China is expected to win 66 medals this time, down from 70 in Rio 2016. However, their real total may be higher, since almost 80% of Chinese competitors rated in the top eight for each event by Gracenote have had no results since the Covid-19 epidemic started.
And that, according to Gleave, is why predicting is especially difficult this time.
He said, ” “This Olympics is proving to be much more unexpected than previous ones. Many events were canceled in 2020, and although they were replaced by activities this year, athletes from certain nations, such as China, did not participate in the newer events.”
A successful Games for the hosts, but fewer medals for Team GB?
Hosts Due to a combination of more medals in the country’s best sports as well as possible success in the new sports of skateboarding, sport climbing, and baseball, Japan is projected to improve its Rio results by almost 50%, bringing them to 60.
Team GB is expected to finish fifth, down from third place in Rio five years ago. It would be Team GB’s fourth consecutive summer Games finish in the top five in terms of overall medals.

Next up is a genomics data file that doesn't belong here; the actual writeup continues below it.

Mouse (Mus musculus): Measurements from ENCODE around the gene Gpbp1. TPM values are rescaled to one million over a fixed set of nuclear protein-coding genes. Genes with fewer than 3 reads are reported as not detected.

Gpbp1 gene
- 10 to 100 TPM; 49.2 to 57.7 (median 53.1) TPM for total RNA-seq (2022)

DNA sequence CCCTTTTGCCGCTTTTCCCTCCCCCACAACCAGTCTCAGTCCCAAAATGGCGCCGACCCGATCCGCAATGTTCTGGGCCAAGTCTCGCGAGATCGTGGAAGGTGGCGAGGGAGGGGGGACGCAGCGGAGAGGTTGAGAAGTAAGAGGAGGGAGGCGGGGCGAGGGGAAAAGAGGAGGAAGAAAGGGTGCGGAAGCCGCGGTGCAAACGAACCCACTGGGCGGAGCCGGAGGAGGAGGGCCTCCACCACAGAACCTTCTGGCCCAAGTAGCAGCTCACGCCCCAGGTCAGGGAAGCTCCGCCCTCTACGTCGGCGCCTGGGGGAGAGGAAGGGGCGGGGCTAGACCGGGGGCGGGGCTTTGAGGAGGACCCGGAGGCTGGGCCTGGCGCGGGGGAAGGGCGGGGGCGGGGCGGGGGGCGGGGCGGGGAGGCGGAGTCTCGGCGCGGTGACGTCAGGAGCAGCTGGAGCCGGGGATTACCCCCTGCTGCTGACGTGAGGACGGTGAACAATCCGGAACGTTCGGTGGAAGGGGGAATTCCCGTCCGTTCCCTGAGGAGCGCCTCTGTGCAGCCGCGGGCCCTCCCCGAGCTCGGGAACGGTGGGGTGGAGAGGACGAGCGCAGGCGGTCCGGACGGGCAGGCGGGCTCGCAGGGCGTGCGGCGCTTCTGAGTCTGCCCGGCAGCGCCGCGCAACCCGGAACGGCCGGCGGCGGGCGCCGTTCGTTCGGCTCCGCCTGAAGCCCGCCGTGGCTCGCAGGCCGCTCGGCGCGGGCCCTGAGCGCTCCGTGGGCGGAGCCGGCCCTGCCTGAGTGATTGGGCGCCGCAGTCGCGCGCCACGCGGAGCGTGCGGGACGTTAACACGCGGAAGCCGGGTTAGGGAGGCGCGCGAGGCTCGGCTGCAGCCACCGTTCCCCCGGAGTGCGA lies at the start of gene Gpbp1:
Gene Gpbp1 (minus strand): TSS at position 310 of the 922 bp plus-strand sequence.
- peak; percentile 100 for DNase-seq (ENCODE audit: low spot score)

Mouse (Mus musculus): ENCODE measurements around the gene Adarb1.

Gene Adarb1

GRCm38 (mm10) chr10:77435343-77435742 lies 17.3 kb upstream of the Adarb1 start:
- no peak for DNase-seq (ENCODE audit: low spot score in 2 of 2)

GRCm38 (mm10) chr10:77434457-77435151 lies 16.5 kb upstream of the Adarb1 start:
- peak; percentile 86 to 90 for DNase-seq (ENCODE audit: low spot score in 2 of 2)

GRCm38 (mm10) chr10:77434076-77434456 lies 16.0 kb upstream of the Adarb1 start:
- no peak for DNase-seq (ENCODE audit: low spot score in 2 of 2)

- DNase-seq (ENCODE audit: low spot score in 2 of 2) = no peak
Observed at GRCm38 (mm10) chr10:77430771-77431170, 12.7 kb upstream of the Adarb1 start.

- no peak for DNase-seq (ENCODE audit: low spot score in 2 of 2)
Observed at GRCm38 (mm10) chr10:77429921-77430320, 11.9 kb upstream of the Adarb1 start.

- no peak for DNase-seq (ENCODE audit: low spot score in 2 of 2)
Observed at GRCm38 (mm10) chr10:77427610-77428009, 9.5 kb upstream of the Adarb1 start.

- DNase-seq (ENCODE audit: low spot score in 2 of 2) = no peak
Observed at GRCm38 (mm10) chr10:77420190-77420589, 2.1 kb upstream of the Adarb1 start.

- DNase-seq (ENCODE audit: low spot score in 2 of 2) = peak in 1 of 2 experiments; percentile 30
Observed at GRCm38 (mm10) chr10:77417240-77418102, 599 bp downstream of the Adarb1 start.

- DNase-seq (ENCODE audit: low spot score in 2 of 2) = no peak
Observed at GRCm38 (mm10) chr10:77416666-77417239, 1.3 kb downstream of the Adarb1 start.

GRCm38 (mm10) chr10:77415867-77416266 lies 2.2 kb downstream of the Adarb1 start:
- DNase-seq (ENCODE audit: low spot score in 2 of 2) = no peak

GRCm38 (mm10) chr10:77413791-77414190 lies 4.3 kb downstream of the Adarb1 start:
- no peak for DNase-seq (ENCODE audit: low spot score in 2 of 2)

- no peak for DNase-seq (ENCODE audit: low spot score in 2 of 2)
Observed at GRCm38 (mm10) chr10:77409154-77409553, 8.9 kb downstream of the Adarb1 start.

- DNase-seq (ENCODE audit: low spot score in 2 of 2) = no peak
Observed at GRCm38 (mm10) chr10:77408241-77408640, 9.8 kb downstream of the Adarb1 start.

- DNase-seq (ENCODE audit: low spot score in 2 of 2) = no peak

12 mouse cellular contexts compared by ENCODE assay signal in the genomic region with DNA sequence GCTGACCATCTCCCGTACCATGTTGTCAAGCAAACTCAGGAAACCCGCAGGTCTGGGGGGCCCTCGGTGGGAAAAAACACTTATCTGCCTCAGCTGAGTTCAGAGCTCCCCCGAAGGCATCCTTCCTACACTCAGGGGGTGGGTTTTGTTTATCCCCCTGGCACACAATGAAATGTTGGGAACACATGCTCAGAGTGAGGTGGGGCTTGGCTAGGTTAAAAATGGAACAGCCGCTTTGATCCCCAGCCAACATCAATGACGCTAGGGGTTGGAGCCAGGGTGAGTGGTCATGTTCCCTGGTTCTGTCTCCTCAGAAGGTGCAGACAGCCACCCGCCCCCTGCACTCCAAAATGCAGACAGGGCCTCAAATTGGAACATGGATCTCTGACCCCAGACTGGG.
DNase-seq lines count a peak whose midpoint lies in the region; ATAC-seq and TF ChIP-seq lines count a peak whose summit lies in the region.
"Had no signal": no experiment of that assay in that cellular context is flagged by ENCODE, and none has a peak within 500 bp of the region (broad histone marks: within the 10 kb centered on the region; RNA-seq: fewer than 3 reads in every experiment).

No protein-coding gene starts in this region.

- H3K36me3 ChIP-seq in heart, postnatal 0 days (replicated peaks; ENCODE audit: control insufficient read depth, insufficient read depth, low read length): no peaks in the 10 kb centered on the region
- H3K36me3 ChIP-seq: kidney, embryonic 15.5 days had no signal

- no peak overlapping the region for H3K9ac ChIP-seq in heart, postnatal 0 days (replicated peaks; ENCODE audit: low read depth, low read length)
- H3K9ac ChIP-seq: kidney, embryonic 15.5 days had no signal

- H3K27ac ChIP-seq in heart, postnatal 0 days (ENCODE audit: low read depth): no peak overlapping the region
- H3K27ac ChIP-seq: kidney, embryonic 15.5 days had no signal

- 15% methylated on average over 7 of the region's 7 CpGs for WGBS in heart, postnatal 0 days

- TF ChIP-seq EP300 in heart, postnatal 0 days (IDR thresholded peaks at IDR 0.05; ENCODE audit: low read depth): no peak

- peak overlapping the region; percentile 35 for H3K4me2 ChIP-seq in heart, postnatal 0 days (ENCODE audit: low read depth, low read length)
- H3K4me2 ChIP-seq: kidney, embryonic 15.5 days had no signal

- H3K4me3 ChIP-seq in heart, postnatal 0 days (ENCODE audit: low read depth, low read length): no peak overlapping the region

Lower expectations in track cycling, artistic gymnastics, and rowing, among other sports, are expected to result in a 15-medal decrease from 2016, giving Britain a total of 52.
“In general, most of the major countries’ medal totals aren’t too far off from what we’d anticipate based on past Olympics,” Gleave said.
“Countries that seem to be doing considerably better than normal, such as the Netherlands, were expected to win approximately the same number of medals as they are today, before the epidemic struck.”
“We’ve made some changes to our normal methodology, but there’s not much we can do about the competitors who haven’t had any results since March 2020. When events have occurred without them, their predicted ranks may be undervalued. On the other hand, a lack of rivalry may be a disadvantage in and of itself.”